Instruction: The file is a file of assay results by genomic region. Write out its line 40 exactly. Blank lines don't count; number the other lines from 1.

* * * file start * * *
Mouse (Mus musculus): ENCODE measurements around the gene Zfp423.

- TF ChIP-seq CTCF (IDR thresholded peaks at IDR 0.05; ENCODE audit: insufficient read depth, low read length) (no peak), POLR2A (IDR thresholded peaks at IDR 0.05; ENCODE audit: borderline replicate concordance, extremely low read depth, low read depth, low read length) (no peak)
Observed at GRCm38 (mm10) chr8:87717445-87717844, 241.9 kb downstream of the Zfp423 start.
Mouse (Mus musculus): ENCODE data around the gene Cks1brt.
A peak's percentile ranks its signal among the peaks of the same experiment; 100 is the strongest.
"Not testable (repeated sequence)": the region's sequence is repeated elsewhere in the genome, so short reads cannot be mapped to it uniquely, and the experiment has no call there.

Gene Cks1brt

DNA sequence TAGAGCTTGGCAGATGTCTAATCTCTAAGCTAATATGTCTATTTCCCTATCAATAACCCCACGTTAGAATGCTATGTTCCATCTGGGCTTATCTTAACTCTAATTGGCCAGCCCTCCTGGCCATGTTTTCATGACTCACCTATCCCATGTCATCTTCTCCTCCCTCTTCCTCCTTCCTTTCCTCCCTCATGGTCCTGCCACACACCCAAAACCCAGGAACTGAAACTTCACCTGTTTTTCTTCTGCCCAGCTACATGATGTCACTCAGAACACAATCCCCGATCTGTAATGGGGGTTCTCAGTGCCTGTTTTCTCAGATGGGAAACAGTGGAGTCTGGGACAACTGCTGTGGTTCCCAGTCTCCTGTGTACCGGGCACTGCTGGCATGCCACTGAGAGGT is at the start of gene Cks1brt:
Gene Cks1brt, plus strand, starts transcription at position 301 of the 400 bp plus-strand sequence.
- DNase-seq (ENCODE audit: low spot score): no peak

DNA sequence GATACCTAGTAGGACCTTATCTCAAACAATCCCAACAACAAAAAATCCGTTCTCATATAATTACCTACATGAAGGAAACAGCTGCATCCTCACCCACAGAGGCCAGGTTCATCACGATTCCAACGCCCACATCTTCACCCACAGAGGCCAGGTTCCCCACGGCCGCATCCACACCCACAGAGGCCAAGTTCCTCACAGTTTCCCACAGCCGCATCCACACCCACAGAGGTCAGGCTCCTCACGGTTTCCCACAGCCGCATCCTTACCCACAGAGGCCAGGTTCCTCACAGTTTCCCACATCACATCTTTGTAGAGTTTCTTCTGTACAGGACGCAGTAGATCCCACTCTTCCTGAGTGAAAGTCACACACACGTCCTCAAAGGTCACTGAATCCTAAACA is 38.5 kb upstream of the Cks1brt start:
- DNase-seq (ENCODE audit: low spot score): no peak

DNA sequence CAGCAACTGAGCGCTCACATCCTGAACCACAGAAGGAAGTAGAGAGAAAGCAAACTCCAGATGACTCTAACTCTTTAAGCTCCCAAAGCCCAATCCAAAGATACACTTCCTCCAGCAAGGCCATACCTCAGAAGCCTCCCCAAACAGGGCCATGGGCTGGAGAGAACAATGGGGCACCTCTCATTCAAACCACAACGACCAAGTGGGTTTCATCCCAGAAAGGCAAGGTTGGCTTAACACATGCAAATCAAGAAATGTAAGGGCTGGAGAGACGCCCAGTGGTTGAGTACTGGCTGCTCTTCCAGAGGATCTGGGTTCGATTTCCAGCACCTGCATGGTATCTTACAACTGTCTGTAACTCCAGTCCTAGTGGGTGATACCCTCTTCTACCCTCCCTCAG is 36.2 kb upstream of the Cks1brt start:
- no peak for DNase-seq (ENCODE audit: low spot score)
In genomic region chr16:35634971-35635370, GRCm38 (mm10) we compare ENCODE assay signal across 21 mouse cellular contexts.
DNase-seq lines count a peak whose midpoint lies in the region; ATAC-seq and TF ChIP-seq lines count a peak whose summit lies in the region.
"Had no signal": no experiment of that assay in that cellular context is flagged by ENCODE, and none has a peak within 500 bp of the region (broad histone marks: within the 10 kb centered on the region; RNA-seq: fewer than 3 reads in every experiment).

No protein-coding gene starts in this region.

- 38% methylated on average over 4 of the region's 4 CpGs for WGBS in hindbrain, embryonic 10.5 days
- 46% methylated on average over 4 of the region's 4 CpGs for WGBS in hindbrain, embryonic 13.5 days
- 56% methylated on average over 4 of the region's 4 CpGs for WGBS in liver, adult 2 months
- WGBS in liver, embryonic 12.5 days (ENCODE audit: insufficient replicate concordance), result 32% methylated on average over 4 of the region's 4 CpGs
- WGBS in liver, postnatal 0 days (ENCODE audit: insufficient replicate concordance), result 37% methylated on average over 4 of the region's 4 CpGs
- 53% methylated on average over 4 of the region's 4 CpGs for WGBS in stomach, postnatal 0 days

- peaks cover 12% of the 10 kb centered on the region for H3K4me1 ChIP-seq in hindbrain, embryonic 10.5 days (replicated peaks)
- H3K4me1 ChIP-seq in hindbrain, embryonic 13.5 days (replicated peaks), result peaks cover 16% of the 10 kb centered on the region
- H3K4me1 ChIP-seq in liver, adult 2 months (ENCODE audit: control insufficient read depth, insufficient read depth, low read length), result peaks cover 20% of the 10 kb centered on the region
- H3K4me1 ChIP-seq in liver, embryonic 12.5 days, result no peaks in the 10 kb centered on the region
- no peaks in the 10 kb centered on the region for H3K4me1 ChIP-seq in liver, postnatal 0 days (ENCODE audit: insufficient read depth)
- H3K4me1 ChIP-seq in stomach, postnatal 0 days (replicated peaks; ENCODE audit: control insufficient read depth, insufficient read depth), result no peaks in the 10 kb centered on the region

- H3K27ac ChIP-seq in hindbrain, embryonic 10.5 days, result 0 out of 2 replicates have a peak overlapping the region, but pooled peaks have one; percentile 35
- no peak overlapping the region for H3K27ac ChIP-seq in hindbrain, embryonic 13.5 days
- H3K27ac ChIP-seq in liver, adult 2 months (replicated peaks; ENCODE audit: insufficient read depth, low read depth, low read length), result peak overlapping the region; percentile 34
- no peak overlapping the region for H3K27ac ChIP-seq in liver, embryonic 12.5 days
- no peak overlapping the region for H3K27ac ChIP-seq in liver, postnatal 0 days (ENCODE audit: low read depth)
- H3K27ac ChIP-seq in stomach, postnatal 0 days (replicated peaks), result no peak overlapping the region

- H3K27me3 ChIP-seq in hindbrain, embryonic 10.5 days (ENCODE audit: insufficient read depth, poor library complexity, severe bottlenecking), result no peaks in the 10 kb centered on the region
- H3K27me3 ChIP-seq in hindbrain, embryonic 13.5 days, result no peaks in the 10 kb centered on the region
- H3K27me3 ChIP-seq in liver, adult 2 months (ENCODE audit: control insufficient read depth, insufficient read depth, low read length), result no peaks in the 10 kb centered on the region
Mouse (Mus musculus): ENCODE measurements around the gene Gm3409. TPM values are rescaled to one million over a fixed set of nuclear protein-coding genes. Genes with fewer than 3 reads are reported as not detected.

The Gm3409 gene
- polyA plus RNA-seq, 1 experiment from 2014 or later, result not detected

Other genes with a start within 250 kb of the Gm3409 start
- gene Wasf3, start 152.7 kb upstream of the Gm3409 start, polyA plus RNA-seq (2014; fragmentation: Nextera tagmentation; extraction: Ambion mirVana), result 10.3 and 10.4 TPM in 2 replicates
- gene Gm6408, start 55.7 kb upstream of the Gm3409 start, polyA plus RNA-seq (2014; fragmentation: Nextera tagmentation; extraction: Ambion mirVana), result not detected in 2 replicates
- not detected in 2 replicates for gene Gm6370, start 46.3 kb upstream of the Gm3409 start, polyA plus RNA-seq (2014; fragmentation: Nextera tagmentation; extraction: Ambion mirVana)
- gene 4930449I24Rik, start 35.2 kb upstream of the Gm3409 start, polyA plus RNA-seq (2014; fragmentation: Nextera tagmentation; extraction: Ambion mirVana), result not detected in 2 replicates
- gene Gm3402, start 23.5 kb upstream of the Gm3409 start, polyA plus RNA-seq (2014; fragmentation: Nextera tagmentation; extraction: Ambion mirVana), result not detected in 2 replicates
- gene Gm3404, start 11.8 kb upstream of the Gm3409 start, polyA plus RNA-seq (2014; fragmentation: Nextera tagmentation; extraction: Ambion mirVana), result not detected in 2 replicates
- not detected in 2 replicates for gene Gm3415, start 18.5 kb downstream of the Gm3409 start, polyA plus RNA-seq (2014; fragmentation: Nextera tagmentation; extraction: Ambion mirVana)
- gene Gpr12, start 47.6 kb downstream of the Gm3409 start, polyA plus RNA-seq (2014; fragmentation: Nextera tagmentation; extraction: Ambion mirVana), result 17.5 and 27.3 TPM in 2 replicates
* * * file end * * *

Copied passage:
Mouse (Mus musculus): ENCODE measurements around the gene Gm3409. TPM values are rescaled to one million over a fixed set of nuclear protein-coding genes. Genes with fewer than 3 reads are reported as not detected.